There is a term that if you’re not already familiar with, you might want to spend a few moments learning and educating yourselves about it. It’s ‘Artificial Intelligence,’ or A.I. And while it’s already playing a big role in our daily lives, it’s going to get a lot bigger. And like an actor, sometimes it’s going to be the good guy, other times, not so much.
A.I. is a technology that we’ve all experienced but, perhaps did not know exactly how, when or where. A quick lesson: Think about those advertisements that pop up on Facebook or song selections that music services suggest for you or even products that suddenly appear on your computer screens after an on-line purchase. Those are simple and common examples of artificial intelligence.
Companies use algorithms to make these suggestions based upon previous buys, opinions or behavior. An algorithm is a ‘specific and logical procedure to be followed in order to achieve a specific result.’ They’re logical patterns used in influencing decisions. And more and more companies, organizations and interest groups---good and bad---are employing them.
A.I. is already found around the house or in our everyday world, said Metropolitan State University of Denver computer science professor, Dr. Steven Beaty. “There’s Alexis and Google,” along with SIRI, all voice-controlled personal assistants “that we use every day,” he said. There are also appliances, self-driving vehicles, mapping apps and more that use A.I. The list is growing exponentially and it will continue to grow well into the future. It’s here and not going away.
In Colorado, an Anheuser-Busch beer truck, carrying 50,000 cans of beer, made the 133-mile trip from Fort Collins to Colorado Springs without a driver in 2016. It marked the first time in history that a self-driving vehicle had shipped commercial cargo. But driverless technology is just scratching the surface. All major car makers are investing billions in this new science. It’s estimated that by 2040, as many as 90 percent of all cars on U.S. roads will be employing this technology.
Industry is making a huge bet on A.I. In fact, it’s doubling down on its investment. In scores of workplaces, it’s using robots to do the jobs that humans once performed. They’re quicker and more efficient than humans. Companies---from the auto industry to low-paying, repetitious jobs---have determined that they’re cheaper, don’t require weighing an employee’s personal considerations and don’t involve unions. Robots; you plug them in and walk away.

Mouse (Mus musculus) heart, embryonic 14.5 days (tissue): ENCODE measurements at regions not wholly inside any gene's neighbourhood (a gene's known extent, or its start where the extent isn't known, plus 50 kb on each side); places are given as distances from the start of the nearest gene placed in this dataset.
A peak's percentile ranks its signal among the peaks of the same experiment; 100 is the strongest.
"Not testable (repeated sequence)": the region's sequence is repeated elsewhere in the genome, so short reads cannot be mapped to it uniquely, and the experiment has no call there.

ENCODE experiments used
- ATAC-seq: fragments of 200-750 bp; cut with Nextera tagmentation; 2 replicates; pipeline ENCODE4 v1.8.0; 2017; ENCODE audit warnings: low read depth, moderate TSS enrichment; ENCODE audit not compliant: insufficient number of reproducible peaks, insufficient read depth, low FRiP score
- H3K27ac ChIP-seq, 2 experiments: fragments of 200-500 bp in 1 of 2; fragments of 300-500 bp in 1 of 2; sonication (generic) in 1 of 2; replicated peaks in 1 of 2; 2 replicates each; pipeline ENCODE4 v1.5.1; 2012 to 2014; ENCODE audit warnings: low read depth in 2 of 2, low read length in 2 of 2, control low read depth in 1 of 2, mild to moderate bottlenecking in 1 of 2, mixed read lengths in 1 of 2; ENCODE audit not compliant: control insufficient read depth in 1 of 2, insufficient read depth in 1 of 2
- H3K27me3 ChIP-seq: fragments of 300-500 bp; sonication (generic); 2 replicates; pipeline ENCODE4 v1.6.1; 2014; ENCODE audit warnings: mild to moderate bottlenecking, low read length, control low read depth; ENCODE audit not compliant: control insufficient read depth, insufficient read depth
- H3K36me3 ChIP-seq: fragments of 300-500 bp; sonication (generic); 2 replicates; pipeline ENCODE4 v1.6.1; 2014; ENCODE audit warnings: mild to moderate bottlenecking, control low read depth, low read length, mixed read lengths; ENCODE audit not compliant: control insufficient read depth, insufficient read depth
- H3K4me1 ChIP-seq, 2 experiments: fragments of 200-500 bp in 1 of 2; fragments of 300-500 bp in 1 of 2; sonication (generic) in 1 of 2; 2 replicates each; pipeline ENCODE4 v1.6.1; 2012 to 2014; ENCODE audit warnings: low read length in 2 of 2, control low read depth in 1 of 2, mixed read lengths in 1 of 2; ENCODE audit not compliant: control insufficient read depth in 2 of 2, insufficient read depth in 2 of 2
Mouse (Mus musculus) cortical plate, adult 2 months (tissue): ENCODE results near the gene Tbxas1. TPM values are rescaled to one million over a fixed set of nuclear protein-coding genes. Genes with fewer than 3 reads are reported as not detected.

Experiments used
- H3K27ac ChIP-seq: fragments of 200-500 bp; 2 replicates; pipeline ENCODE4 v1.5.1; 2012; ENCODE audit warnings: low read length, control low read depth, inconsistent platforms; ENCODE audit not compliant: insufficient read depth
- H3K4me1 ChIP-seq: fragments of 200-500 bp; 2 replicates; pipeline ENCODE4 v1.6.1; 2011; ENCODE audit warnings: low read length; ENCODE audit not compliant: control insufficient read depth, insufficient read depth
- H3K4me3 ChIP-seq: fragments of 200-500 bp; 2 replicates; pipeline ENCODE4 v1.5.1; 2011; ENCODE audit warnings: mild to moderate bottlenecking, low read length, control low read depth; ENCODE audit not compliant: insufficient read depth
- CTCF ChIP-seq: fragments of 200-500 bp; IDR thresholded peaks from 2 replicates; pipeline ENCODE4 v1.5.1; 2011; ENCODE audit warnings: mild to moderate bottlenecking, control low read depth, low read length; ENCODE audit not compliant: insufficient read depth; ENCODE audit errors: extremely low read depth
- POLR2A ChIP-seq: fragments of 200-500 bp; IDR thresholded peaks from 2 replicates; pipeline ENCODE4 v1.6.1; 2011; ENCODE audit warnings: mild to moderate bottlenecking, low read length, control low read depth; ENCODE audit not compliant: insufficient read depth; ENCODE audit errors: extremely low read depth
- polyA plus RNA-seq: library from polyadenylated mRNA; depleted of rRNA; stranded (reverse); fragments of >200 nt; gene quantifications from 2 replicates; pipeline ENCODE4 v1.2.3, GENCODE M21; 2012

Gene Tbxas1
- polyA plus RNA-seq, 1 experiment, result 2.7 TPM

And while robots may cut or even eliminate some workplace personnel, they may also add to workforces. Robots, when they breakdown or malfunction, will always need a human to diagnose or repair them so they can get back to work.
But A.I. has already made huge and often positive inroads in medicine, a role is only going to grow. Today, A.I. can track and investigate infections in hospitals and patients to ensure maximum sanitary levels are maintained. Robots are common in many surgical procedures where doctors, using their hands to control them, perform the most delicate maneuvers.
In the future, A.I. will be used in identifying tumors or symptoms. Also, by collecting huge amounts of health data from patients will be able to accurately track health issues, develop new drugs or new ways to better use older drugs.
Beaty described a project he has his students working on as one that could soon be applied in healthcare. “One of my senior project teams is working on an app where you take a picture of a mole and (doctors) can tell if It’s something that you should have checked.” A.I. can also be applied to X-rays, MRI’s, “these sorts of things.”
There is little doubt that A.I. has become an agent of not just the future but of now. But no one, said Beaty, should simply acknowledge it with ‘a nod-and-a-wink.’ There will be, he said, “malevolent use of A.I.,” including the militarization of it in guns and other weaponry. Despite its amazing properties, A.I., should not be thought of with unconscious bias. ‘Mathwashing,’ is the tendency to bestow objectivity to technology, that is, simply giving it a pass. But if we remain complacent about this technology, we may be doing it at our own peril.
And there is no more glaring example of this than two recent fatal incidents involving the Boeing 737 MAX aircraft. An investigation by the Seattle Times focused on a single faulty sensor. It tells the pilots the aircraft’s nose angle. When the pilots of each of these aircraft---who followed all proper protocols---tried to correct the malfunction and failed, the aircraft stalled. The computer overrode their efforts. Boeing has acknowledged its role in both crashes.
There will be drawbacks and downsides to A.I., some innocuous, others significant; some instantly recognizable, others stealthy. Pundits and politicians are already warning us that the bots and trolls, including many originating in Russia, that impacted the country’s 2016 election may be ramping up again for 2020’s. There, too, A.I. will play its wildly duplicitous role. On one hand, invisibly and convincingly swaying public opinion while simultaneously alerting us to dangerous pattern recognition. “People from the other side will look for our weaknesses,” said Beaty. “We need to make sure that we pay attention.”